Trust for Public Land has only $350,000 left to raise to protect and create the North Deering Park in Portland

Trust for Public Land (TPL) is in the homestretch to reach our fundraising goal to protect and create the North Deering Public Park in Portland, Maine. With only $350,000 left to raise to make this project a reality, they are asking for the public’s help to close the remaining funding gap.

The future North Deering Park, a 24-acre property, is the largest, undeveloped area of Portland in the heart of the North Deering neighborhood. The property includes a baseball diamond, open field, forested trails connecting to Washington Ave, a skating pond and sledding hill and will be the largest addition to the city’s park system in Portland in a generation.

TPL, in collaboration with the City of Portland and the Portland Park Conservancy, has already secured $1,000,000 from public funding, individuals and private foundations. The deadline to raise the remaining funding is June 1, which will support the land acquisition and the initial planning, design, management and stewardship of the park. Once protected, the City of Portland and the Portland Parks Conservancy will engage the community in the planning, design and vision for the new park.

TPL is asking the public for their help to close the remaining funding need and helping to protect this beautiful park for generations to come. Checks can be mailed to the TPL Office at 30 Danforth Street, Suite 106, with a note saying the gift is intended for the North Deering Park. Gifts can also be made on the TPL Maine website and the Portland Parks Conservancy website. TPL and Portland Parks Conservancy are very grateful for the public’s support and enthusiasm for this new park.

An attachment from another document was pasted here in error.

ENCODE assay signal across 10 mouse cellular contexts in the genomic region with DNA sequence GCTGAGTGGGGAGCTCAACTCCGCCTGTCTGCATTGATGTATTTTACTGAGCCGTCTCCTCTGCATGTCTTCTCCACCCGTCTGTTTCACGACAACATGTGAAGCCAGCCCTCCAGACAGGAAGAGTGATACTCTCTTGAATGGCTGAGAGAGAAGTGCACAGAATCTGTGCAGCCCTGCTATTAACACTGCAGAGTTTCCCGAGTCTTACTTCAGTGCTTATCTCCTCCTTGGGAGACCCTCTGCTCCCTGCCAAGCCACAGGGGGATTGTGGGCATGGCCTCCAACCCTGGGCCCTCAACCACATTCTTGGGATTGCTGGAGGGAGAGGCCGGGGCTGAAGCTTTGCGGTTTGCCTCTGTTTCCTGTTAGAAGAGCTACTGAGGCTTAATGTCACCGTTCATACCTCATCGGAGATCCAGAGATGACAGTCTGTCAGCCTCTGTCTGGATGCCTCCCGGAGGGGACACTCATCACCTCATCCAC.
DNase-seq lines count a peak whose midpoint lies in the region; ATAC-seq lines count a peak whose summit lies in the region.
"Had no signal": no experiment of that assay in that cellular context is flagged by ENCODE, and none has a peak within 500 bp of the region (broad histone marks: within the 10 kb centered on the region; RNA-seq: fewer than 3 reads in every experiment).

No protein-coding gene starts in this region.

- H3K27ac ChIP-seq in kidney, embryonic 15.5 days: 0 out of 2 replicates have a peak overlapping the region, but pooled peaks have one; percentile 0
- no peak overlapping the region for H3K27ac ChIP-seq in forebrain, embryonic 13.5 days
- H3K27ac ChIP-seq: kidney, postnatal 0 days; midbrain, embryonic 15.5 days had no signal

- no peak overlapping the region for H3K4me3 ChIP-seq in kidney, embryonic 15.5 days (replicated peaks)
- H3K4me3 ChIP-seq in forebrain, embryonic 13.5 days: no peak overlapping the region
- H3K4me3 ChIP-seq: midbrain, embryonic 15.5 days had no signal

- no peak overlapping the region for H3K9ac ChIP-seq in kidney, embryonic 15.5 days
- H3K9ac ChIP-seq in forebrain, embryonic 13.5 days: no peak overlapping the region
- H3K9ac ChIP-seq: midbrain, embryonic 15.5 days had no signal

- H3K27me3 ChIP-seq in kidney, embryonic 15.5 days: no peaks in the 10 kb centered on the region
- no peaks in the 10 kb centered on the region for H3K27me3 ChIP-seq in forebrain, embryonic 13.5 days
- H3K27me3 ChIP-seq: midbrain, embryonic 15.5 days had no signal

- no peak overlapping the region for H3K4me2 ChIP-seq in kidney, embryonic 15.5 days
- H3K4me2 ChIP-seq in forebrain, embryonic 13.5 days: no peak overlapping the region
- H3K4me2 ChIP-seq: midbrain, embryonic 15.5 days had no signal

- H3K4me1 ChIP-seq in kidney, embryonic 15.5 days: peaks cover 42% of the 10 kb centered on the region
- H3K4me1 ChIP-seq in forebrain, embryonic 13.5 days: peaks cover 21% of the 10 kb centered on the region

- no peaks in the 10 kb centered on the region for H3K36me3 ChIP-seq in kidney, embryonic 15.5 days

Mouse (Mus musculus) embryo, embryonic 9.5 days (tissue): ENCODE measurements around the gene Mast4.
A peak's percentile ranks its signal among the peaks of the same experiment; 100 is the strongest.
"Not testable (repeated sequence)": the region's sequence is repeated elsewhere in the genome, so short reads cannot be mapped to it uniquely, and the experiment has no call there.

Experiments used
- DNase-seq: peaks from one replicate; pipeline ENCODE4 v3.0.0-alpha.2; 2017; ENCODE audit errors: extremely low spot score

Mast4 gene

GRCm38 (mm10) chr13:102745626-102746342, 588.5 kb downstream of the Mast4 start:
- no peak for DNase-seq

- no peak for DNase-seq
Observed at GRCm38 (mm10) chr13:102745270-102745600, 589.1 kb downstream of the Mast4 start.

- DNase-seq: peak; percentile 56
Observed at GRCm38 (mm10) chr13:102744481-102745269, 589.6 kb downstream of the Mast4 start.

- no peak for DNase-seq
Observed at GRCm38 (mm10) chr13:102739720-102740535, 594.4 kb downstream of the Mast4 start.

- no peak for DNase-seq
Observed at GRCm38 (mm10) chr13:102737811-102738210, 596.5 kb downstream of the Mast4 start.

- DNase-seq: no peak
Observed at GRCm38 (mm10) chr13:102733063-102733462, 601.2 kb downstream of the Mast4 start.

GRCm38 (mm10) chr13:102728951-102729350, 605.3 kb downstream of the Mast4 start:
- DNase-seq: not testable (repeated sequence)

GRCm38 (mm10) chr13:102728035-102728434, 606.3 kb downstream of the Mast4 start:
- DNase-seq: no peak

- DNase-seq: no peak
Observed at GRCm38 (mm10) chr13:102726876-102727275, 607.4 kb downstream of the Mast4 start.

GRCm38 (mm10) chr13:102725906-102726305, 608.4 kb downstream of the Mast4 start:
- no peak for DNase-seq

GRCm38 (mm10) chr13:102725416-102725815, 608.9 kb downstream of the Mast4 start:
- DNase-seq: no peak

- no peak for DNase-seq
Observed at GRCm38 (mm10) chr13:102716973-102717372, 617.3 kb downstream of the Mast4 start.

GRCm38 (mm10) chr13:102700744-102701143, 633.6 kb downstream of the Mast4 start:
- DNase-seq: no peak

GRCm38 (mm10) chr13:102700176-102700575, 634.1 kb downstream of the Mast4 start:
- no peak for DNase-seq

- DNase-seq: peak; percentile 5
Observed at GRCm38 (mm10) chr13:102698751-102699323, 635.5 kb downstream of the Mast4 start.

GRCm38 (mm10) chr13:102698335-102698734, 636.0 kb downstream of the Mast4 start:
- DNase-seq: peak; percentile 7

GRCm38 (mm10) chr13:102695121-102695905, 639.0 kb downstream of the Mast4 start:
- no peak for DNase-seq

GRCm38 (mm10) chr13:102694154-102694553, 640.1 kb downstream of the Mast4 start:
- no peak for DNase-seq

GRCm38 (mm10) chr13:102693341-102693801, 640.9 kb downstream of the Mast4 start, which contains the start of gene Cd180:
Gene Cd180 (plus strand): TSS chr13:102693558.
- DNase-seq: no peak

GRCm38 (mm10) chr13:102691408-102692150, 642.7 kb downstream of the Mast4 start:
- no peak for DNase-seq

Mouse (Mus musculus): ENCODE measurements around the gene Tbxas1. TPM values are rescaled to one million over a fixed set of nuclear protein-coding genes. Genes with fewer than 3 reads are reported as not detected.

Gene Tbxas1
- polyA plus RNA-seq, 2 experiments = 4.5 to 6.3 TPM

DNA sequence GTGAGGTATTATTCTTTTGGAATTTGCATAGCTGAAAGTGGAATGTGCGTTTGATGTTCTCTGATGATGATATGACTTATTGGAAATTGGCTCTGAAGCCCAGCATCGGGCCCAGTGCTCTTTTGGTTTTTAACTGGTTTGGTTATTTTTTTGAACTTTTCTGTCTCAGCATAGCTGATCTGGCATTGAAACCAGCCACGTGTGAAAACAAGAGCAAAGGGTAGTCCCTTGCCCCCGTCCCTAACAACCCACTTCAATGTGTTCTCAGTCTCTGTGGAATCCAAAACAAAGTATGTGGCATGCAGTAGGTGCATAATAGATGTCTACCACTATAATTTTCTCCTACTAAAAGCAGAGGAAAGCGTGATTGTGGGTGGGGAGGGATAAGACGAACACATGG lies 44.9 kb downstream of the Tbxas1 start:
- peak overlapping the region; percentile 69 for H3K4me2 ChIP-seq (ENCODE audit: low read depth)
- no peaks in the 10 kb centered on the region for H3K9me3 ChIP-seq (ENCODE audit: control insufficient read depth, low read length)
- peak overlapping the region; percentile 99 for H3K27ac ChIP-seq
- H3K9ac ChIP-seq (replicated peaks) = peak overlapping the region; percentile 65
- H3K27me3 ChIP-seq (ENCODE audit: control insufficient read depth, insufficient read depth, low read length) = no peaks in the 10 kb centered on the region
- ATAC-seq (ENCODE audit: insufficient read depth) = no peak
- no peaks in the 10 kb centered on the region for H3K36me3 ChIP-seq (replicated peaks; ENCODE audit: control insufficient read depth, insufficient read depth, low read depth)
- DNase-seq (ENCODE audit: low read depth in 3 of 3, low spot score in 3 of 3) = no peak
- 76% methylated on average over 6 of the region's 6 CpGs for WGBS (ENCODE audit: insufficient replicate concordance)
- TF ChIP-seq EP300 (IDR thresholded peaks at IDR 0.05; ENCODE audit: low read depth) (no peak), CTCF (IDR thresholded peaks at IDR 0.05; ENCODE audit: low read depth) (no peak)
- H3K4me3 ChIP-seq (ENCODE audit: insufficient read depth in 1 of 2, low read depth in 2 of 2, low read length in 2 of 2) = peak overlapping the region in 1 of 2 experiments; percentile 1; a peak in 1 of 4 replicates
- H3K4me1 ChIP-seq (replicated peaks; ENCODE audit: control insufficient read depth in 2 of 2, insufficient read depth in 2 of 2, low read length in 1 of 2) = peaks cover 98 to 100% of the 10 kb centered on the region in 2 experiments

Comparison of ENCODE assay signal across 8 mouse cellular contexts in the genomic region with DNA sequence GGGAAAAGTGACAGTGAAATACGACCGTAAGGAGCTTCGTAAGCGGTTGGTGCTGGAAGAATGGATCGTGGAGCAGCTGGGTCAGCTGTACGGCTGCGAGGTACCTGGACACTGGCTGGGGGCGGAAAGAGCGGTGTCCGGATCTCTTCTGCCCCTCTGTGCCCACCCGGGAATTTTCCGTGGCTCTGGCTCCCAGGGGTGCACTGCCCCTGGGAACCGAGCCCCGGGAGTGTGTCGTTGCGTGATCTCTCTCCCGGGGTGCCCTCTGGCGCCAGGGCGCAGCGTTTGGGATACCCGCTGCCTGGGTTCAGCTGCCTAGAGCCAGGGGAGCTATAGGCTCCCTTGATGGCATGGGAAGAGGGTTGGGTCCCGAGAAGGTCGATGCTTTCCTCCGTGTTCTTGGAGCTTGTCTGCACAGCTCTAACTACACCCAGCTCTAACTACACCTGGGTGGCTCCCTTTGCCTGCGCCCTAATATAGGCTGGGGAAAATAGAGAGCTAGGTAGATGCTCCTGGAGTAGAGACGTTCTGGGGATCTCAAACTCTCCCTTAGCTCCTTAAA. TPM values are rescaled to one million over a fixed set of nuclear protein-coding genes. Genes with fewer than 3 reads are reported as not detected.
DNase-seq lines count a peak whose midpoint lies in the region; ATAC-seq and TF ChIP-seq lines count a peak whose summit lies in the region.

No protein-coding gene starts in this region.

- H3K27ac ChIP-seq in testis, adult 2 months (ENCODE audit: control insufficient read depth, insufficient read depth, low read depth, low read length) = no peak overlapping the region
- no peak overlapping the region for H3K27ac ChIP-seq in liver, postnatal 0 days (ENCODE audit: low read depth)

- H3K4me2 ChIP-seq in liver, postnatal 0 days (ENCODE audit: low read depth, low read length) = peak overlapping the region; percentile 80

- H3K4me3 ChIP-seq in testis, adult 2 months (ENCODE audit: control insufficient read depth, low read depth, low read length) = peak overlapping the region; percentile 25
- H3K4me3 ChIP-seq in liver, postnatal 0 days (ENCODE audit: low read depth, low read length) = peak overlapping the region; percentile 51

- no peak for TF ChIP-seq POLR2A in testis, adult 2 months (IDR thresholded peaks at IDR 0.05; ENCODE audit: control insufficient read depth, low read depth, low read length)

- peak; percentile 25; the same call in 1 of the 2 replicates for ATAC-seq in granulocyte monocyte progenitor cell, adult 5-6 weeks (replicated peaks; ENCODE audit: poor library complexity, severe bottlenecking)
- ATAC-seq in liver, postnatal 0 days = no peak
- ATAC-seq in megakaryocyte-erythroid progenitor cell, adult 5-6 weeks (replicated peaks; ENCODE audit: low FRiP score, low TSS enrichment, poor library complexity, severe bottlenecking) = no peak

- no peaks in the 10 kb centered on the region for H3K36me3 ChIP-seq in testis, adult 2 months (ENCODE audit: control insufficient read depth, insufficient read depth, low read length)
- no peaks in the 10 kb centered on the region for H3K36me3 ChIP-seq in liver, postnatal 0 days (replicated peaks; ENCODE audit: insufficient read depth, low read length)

While 94% of Portland residents live within a 10-minute walk to a green space, 1,111 people living in the North Deering neighborhood don’t have this close-to-home access to a high-quality park – a gap that the City of Portland and TPL are committed to addressing. Protecting this acreage is critically important to closing the park equity gap for the North Deering community and providing residents space to connect with the outdoors.

Protecting this park also keeps intact the home of urban wildlife in a densely populated area and helps mitigate the impacts of climate change. Parks—especially those that are densely wooded and deep green—can counter urban temperatures exacerbated by heat-trapping buildings, pavement, and concrete. TPL analysis of 14,000 cities and towns shows that nationwide, areas within a 10-minute walk of a park are as much as 6 degrees cooler than areas beyond that range.

In March, the Portland City Council voted unanimously to approve moving forward with the land acquisition. In addition to support from the city, the Maine congressional delegation has advocated for the project, including recommending to the Interior Department that funding be allocated for the creation of the park.

In May 2022, the city received a federal grant of $400,000 to help acquire the park land. In addition to this funding, the acquisition and related project costs will be covered through a $164,123 from the Land for Maine’s Future Program, an $80,000 commitment from the Portland Land Bank, and a private fundraising campaign led by the TPL and Portland Parks Conservancy. The partners are looking to raise the remaining $350,000 from private foundations and individuals before June 1, 2023 in order to successfully acquire the land and convey it as a park to the city.

To learn more about this project, please contact Ally McDougal, Director of Philanthropy at Trust for Public Land at

About Trust for Public Land

Trust for Public Land (TPL) is a national nonprofit that works to connect everyone to the benefits and joys of the outdoors. As a leader in equitable access to the outdoors, TPL works with communities to create parks and protect public land where they are needed most. Since 1972, TPL has protected more than 4 million acres of public land, created more than 5,364 parks, trails, schoolyards, and iconic outdoor places, raised $93 billion in public funding for parks and public lands, and connected nearly 9.4 million people to the outdoors. To learn more, visit